Subtitled ""Politics and Society in a Developing Nation,"" the accent here is neither political nor sociological in the...

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REVOLUTION IN BRAZIL

Subtitled ""Politics and Society in a Developing Nation,"" the accent here is neither political nor sociological in the expected, formal senses of those terms. Mr. Horowitz has avoided the usual concentration upon ""perennial social factors in state of equilibrium"" and focused his attention instead upon the protean forces of today and tomorrow. He has accomplished this mainly by giving over half his pages to Brazilian commentators and policy-makers of every point of view, on the excellent theory that ""before we can instruct, we must learn from the Brazilians themselves."" The result is light years away from the accepted pictures of the fourth largest country in the world. ""No amount of wailing about the communist threat can ward off what is in the offing,"" he warns us, and that, in his well-considered opinion, is nothing less than a U.S.-Brazilian confrontation. We cannot prevent and we cannot even influence, except for the worse, the revolution which is sweeping through Latin America, he maintains; the most we can do is to ""temper our interest with understanding."" And this, in his incisive investigation of what the Brazilians themselves are most worried about, is something that Mr. Horowitz has tone a very long way toward achieving here.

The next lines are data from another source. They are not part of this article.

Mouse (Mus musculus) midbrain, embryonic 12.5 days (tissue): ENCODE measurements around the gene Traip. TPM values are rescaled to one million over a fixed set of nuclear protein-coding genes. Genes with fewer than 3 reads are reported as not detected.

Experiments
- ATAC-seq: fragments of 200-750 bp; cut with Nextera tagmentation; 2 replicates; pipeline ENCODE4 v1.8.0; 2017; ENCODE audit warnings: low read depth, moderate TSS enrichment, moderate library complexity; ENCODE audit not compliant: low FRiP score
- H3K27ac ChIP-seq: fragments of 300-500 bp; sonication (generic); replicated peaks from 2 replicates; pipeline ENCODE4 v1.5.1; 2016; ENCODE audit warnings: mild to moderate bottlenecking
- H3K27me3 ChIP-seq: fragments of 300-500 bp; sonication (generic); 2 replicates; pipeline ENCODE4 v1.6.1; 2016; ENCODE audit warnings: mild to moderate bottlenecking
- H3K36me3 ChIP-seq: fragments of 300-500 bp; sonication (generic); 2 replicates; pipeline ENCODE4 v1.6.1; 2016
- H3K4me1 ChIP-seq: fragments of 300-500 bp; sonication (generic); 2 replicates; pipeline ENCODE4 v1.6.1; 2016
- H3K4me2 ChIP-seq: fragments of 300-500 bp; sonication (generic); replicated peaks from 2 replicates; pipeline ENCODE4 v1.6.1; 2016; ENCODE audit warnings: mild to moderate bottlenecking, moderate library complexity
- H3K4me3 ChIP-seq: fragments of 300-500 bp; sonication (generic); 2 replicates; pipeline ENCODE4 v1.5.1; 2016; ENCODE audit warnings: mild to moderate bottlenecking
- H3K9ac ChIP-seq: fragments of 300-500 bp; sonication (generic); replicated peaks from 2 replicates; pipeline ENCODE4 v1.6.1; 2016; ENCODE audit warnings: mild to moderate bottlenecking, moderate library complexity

Pub Date: May 4, 1964

ISBN: N/A

Page Count: -

Publisher: Dutton

Review Posted Online: N/A

Kirkus Reviews Issue: May 1, 1964

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